To further isolate the problem, currently,

(-1**2) is incorrectly equivalent to

((-1)**2) and yields

1, but should actually be equivalent to

(-(1**2)) and yield

-1, based on how math works.

Found out why this happens as well, it's hilarious. Apparently, the poor makers of C++ (who are otherwise worthy of praise for creating one of the fastest and efficient programming languages) thought of rewriting BASIC mathematics and let the

unary + and - have higher precedence than all of the remaining operations, including multiplication, division, addition and subtraction.

Even error prone Javascript thought of giving an error when writing

console.log(-1**2); cause ... it's "ambiguous", despite the vast majority of the other languages (and Google too) correctly setting multiplication to have higher precedence than both the "unary" nonsense (is that even an operation?) or the subtraction. Here's a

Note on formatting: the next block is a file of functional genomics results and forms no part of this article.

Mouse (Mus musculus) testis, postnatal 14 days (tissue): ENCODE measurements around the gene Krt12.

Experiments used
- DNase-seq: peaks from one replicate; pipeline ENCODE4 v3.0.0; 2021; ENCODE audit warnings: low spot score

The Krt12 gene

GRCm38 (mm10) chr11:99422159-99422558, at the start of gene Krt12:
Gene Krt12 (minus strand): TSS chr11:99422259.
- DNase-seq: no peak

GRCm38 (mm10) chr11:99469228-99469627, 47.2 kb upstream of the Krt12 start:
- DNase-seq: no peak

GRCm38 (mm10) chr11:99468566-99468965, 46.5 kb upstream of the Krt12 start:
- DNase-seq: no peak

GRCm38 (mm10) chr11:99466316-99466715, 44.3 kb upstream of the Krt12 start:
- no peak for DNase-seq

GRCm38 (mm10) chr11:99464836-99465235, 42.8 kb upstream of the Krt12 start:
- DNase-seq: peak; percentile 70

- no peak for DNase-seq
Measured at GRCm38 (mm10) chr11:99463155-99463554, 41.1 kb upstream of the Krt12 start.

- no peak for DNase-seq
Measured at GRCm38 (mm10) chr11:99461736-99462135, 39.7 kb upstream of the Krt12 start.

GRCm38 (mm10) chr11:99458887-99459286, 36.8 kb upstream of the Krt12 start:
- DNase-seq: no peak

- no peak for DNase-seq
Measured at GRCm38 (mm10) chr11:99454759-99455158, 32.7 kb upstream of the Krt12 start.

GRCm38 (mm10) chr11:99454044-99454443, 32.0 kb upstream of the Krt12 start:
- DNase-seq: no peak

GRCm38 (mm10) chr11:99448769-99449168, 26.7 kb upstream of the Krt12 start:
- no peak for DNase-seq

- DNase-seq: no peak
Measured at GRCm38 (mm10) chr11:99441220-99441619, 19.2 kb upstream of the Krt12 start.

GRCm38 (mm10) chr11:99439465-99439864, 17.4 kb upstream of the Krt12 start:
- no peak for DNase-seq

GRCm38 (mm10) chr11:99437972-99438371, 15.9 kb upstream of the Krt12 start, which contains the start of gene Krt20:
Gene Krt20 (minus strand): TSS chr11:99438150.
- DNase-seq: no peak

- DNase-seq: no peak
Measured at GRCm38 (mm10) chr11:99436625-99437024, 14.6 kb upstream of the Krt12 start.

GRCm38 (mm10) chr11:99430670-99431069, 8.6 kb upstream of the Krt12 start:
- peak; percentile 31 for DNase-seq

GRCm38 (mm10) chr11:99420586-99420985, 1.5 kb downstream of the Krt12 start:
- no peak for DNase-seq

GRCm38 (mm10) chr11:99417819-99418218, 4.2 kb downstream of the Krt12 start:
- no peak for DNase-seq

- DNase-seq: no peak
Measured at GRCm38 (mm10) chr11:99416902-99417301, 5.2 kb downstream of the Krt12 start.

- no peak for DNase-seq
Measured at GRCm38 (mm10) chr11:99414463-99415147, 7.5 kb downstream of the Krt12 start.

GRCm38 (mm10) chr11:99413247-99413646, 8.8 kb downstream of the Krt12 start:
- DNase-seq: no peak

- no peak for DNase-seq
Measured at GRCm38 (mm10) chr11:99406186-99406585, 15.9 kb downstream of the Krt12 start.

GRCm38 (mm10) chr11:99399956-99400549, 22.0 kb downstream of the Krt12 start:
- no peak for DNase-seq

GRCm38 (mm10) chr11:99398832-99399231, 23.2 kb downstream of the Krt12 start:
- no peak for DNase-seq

little discussion about this from people who actually went to school - needless to say, while everybody accepts this behavior (cause they have no other choice, of course), nobody really gets it WHY.

So, let's call this an accepted / intentional - but clearly incorrect - C++ behavior. It has nothing to do with Rainmeter, but because Rainmeter was programmed in C++, it inherited both its strengths and its flaws, intentional or not. The way things are going, looks like one day folks would even argue whether 1+1 equals 2 or 3...